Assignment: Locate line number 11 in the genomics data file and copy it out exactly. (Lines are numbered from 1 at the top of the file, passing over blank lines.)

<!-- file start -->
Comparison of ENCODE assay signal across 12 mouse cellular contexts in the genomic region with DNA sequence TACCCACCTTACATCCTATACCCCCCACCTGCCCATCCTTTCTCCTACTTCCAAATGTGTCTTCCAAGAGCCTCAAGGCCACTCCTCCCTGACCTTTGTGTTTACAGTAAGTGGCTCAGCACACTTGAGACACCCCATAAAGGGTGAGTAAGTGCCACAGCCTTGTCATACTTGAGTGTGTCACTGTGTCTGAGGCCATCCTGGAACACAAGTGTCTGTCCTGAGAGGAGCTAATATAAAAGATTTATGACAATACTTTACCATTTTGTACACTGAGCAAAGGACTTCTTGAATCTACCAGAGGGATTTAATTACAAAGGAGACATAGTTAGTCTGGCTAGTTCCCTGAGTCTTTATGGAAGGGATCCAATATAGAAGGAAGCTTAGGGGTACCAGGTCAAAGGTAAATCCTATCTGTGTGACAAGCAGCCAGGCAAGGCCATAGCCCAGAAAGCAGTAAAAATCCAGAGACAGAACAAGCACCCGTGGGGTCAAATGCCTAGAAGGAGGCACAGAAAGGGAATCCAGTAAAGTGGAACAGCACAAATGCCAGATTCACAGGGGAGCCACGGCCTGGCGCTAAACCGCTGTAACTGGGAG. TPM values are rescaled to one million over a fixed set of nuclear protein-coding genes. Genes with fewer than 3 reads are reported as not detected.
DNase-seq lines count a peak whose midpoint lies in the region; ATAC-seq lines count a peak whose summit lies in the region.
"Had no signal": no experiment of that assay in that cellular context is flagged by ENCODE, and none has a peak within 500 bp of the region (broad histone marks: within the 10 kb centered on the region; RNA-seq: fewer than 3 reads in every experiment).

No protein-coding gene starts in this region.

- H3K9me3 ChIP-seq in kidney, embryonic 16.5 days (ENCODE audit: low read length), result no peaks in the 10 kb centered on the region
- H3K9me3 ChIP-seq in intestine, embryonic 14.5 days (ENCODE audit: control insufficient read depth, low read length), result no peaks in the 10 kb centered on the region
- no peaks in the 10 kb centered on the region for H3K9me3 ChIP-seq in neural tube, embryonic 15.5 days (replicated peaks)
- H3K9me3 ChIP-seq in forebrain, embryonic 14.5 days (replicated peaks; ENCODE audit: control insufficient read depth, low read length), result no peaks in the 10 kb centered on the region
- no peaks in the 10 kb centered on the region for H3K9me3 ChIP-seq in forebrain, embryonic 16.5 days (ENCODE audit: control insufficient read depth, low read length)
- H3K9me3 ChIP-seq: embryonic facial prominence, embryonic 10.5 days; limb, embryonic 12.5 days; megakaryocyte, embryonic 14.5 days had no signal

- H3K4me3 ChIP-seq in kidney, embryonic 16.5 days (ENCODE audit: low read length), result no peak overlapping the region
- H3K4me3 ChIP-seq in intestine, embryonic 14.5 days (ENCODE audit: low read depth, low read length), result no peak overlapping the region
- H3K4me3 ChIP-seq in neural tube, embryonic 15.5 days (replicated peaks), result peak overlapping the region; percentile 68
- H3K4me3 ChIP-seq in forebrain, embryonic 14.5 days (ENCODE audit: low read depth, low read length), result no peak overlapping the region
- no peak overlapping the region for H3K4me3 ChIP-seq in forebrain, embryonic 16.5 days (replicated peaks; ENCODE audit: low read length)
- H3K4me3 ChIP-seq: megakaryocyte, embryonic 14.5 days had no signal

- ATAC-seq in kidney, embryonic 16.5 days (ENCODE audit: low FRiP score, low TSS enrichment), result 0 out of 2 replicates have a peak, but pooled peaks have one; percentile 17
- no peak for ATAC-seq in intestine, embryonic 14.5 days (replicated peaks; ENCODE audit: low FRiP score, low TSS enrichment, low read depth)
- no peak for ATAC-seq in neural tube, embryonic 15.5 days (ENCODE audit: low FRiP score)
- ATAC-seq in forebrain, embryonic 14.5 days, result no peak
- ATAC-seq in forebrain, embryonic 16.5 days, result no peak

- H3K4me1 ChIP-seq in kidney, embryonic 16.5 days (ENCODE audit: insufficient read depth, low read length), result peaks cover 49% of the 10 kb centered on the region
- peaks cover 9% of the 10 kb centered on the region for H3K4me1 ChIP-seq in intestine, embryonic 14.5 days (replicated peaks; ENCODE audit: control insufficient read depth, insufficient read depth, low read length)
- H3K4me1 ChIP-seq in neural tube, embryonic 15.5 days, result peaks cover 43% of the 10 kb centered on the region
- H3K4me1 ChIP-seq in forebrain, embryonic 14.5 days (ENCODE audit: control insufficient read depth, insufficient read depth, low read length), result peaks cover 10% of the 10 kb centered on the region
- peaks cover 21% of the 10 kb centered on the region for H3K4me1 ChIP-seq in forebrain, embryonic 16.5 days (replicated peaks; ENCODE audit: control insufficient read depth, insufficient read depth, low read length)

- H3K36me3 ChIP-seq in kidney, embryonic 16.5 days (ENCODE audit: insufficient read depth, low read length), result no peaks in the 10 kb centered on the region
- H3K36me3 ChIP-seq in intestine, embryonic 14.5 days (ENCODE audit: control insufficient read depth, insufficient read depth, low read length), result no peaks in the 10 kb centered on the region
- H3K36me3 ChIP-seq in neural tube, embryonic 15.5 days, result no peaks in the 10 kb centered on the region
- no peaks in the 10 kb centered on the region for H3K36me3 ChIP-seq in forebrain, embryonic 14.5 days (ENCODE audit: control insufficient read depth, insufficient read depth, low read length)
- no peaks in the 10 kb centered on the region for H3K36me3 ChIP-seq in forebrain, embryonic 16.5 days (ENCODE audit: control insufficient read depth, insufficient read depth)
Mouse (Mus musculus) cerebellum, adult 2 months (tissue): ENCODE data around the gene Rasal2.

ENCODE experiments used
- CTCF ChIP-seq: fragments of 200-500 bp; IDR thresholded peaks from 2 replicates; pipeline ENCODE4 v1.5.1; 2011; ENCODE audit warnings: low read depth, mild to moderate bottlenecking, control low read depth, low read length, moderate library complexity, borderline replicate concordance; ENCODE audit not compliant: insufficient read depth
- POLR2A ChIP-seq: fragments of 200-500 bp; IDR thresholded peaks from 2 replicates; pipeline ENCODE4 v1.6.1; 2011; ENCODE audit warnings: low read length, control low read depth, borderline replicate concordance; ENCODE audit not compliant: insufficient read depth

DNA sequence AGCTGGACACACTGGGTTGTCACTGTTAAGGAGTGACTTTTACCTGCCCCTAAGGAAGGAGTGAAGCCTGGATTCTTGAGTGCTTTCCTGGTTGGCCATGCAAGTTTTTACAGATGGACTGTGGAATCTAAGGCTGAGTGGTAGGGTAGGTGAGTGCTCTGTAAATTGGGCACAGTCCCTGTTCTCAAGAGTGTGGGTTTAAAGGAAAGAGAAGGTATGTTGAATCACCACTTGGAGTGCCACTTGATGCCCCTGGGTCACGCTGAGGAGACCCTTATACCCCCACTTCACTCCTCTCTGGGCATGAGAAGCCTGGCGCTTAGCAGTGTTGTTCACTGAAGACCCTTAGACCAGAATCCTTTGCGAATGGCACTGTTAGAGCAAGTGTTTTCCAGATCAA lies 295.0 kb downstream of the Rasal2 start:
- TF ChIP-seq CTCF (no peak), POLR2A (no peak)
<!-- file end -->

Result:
- H3K4me3 ChIP-seq in kidney, embryonic 16.5 days (ENCODE audit: low read length), result no peak overlapping the region